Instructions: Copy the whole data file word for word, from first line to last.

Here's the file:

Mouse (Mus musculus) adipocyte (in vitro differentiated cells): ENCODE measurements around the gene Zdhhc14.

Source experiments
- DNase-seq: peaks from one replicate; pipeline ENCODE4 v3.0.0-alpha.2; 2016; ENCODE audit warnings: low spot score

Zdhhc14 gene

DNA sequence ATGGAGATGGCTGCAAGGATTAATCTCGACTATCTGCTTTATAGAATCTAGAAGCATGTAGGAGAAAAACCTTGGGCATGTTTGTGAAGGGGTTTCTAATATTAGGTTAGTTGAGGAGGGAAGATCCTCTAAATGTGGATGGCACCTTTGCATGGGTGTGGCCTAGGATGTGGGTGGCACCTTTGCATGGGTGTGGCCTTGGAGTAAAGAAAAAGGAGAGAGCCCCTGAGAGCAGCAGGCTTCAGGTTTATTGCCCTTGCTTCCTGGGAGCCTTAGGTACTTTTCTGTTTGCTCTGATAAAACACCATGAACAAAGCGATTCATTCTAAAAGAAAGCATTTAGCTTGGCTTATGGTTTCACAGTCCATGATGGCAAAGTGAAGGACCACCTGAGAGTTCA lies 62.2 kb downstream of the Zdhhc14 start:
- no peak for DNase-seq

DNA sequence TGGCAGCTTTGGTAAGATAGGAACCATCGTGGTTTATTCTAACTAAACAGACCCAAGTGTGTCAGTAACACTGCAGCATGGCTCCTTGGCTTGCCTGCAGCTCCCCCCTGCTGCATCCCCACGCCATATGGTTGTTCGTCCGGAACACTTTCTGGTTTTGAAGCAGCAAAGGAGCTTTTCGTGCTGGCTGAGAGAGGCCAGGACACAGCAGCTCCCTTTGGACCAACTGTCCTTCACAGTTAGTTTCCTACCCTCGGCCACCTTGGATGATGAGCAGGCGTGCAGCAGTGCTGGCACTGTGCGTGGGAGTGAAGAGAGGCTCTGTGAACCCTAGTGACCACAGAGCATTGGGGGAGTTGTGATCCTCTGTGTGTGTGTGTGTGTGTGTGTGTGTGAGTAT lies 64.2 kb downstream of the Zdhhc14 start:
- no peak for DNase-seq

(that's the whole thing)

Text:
Mouse (Mus musculus) adipocyte (in vitro differentiated cells): ENCODE measurements around the gene Zdhhc14.

Source experiments
- DNase-seq: peaks from one replicate; pipeline ENCODE4 v3.0.0-alpha.2; 2016; ENCODE audit warnings: low spot score

Zdhhc14 gene

DNA sequence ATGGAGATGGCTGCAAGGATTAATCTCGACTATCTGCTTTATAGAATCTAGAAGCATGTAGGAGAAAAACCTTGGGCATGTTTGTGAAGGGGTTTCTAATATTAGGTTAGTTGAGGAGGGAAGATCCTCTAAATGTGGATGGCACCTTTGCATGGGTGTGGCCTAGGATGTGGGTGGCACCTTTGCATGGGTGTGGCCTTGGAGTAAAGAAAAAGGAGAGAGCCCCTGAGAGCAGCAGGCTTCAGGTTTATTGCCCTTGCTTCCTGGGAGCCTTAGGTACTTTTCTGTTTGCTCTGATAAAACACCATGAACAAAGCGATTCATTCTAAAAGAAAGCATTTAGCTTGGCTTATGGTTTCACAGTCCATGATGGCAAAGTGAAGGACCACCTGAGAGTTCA lies 62.2 kb downstream of the Zdhhc14 start:
- no peak for DNase-seq

DNA sequence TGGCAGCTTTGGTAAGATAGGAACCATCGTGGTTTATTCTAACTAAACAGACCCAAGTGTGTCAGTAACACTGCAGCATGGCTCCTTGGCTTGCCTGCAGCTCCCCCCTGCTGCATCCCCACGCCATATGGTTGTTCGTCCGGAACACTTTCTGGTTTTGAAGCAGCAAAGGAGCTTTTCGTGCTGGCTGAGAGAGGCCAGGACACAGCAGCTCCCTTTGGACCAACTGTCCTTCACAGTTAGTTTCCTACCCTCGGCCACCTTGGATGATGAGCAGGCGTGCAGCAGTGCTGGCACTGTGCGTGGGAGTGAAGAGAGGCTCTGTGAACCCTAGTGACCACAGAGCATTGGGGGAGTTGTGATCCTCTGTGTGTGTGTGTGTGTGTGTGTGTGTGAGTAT lies 64.2 kb downstream of the Zdhhc14 start:
- no peak for DNase-seq